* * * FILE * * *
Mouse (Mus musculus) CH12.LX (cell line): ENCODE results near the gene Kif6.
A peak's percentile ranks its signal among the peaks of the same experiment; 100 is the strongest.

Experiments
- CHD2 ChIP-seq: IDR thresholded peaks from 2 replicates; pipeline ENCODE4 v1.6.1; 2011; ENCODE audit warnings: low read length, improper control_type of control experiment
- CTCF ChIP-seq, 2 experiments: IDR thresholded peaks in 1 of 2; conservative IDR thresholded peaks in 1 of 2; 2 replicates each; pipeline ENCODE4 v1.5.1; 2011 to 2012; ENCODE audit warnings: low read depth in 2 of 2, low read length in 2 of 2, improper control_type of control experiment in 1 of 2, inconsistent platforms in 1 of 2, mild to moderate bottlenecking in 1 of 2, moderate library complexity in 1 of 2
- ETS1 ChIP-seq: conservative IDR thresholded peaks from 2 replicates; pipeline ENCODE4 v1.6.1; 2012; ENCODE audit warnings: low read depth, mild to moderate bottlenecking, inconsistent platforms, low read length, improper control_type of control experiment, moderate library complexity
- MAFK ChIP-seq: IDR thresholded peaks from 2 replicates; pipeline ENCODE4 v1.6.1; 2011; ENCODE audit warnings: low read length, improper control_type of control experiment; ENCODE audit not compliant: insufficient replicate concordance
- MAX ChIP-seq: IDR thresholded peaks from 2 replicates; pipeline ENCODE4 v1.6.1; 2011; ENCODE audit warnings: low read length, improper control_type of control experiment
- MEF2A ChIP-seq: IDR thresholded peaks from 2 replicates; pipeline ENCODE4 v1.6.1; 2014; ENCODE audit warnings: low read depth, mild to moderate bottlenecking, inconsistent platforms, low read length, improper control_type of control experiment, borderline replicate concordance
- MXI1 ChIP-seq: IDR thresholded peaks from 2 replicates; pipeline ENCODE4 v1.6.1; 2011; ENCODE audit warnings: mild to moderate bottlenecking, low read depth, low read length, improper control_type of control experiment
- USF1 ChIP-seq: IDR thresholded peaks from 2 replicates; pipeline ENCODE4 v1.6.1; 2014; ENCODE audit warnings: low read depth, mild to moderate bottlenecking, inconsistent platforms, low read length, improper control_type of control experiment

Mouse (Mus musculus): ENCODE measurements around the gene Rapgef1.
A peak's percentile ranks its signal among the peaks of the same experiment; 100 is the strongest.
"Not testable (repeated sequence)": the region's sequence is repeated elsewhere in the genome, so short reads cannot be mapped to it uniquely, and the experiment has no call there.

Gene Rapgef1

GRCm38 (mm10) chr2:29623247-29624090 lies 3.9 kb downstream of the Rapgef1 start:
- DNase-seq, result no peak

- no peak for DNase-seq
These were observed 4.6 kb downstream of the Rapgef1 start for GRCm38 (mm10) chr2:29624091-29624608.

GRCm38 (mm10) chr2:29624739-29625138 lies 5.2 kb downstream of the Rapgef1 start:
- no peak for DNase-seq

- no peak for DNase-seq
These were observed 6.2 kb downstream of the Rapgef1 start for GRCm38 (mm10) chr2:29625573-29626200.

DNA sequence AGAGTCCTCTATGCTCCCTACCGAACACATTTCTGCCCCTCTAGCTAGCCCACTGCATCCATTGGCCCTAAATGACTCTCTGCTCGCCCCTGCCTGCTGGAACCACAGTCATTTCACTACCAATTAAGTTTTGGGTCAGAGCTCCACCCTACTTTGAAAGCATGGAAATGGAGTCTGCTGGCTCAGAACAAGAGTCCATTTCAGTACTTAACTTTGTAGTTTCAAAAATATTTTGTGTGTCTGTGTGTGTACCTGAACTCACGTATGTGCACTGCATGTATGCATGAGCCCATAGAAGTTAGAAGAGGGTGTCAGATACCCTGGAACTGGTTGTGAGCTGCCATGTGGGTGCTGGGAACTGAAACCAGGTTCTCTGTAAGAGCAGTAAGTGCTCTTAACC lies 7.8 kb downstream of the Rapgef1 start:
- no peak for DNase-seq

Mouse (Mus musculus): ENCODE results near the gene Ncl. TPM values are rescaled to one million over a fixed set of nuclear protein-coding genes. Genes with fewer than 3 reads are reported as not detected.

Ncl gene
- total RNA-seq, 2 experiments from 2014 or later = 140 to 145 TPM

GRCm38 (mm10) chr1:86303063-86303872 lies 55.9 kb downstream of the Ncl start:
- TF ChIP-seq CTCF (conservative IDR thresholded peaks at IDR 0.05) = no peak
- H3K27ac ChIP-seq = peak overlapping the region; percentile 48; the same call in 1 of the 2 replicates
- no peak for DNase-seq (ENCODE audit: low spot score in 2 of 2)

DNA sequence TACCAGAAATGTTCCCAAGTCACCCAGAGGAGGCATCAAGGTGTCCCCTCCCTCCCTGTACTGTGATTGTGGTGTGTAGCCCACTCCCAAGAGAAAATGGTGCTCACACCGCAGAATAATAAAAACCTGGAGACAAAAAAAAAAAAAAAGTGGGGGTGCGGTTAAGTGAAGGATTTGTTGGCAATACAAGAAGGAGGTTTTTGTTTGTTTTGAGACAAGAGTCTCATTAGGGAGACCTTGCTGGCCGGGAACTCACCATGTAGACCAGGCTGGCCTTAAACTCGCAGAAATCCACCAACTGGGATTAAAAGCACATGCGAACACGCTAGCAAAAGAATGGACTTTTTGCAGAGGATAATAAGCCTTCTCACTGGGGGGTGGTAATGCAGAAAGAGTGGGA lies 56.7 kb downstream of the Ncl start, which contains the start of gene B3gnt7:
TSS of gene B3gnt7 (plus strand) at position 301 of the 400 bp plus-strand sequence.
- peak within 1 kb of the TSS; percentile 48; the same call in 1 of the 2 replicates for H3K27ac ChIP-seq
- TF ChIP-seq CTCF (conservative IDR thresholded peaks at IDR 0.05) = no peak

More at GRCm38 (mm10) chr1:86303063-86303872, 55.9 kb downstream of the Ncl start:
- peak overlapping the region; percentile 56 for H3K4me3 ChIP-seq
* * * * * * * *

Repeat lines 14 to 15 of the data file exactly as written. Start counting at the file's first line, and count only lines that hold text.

"Not testable (repeated sequence)": the region's sequence is repeated elsewhere in the genome, so short reads cannot be mapped to it uniquely, and the experiment has no call there.

Gene Rapgef1